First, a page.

• Give yourself as much of a cushion as possible. Overestimate the amount of time it will take to each thing on your list. I used to be in a constant state of panic because everything on my to-do list took twice as long as I’d guessed and I would miss my deadlines; then my panic would take up even more of my precious time. Eventually, I realized I was setting myself up to fail. Don’t do this. Also: even if you plan everything perfectly, you’re a human being and sometimes life happens to you and everyone understands that you have no control over getting sick or a family crisis. People also tend to understand that sometimes things just take longer than you thought they would, and if you just fess up, you very well may get an extension. (Don’t do this too often, though, or people will feel less sympathetic.)
  • Figure out when, where, and what makes you most productive. You probably have some idea of this already—whether you are most focused in the morning, in the afternoon, or at night, in a quiet room at home or at a busy place like a café. But it doesn’t hurt to experiment with different techniques—you might find that each project you work on asks for a different setting or time, and that your habits change too. I used to work best at night, but now I find myself most focused super early in the morning. I hate this because I don’t like getting up early, but when I’ve got a big deadline, I just remind myself that it’s only temporary. Make that your mantra if you know you have to give up a few weekends to get things done. Emma D. suggests temporarily changing your workplace. “I like to study in my bed or in a bathtub or lying on the lawn when I get sick of my desk. Focusing/studying when my body is relaxed is surprisingly effective,” she says. A change of scenery, or a 30-minute walk, run or bike ride, can do wonders for clearing your head and getting your focus back. One caveat: while experimentation is helpful, tight deadlines are never the time to screw around—stick with what you know works for you.
  • Tend to your basic needs. You must sleep and eat in order to function. Yes, caffeine can help you work while tired, but it is no substitute for actual sleep. Use it in moderation (personally, I stick with tea to keep me alert but not jittery) and if your deadline is turning you into an insomniac, try these remedies. If you don’t have parents, roommates or a partner who will keep you fed, stock up on frozen meals and energy bars or make a big batch of soup or beans and rice or whatever your favorite (filling!) comfort food may be. Put sleeping and eating on your schedule! Skipping them will only lead to sickness, which will lead to losing precious time, which will lead to panic. TRUST ME, this cycle is to be avoided.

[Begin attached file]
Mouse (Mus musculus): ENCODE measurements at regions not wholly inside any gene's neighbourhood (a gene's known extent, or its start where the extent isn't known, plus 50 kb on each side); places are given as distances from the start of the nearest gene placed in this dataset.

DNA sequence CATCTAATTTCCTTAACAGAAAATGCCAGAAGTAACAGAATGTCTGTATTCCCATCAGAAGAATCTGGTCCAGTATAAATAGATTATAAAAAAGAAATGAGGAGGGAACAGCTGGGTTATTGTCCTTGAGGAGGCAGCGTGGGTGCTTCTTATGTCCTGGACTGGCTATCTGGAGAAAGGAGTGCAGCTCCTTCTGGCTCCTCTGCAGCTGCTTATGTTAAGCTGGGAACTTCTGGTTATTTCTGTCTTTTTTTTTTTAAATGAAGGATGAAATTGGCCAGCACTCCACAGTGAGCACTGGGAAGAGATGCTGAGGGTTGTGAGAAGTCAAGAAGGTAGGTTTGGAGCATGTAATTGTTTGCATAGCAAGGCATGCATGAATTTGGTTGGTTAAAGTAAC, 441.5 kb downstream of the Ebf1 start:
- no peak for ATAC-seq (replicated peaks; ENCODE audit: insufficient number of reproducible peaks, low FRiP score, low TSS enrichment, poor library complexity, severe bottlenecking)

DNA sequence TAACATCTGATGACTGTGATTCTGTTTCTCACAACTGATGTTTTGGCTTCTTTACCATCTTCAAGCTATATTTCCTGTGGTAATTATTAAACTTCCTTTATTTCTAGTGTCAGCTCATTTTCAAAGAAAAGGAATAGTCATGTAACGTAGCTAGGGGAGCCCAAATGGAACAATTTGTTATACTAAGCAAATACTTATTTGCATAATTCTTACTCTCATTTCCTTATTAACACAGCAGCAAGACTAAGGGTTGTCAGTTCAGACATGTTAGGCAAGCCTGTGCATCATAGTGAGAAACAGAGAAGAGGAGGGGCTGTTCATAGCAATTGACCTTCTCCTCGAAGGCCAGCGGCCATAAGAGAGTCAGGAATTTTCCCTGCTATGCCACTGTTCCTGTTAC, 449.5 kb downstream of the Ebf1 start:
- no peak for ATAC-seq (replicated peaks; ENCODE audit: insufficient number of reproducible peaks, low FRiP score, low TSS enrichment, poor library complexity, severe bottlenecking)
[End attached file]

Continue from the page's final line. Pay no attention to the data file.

• Organize your space to your liking. Personally, I have to start any project in a clean room. Even though I don’t like cleaning, it magically becomes very enticing when I’m supposed to be doing other things. So I tidy up my work room at the outset, and I keep it pretty clean for a few days. Then I around day four I tell myself that cleanliness is not the priority here—and that, in fact, messiness is a sign of hard work. This is what my office looked like after I met my last book deadline:

    2013-04-22 10.29.13

    That was OK, though. Once I’m in the flow of my work, messiness is less distracting to me. But see what works for you.

  • Enhance your space to your liking. I find that engaging a bunch of different senses at once keeps my attention from wandering off, so I like to burn incense or scented candles while I’m writing, and I turn on some kind of background noise—lately I’ve been liking the Brainwave Tuner app, which is available for all types of smartphones and plays trippy sounds at different speeds/frequencies depending on what you want to do: focus, learn faster, meditate, etc. I heard about Brainwave Tuner from my friend and fellow writer Jeri Smith-Ready, who also also swears by film scores (her personal favorite is from the movie 300) while she’s working, because they are for the most part lyric free and therefore less likely to distract. It’s OK to work in total silence, of course, or to blast dance music or metal if that’s your jam. I like to build a different playlist for each thing I’m working on, to help me shift into the required mood.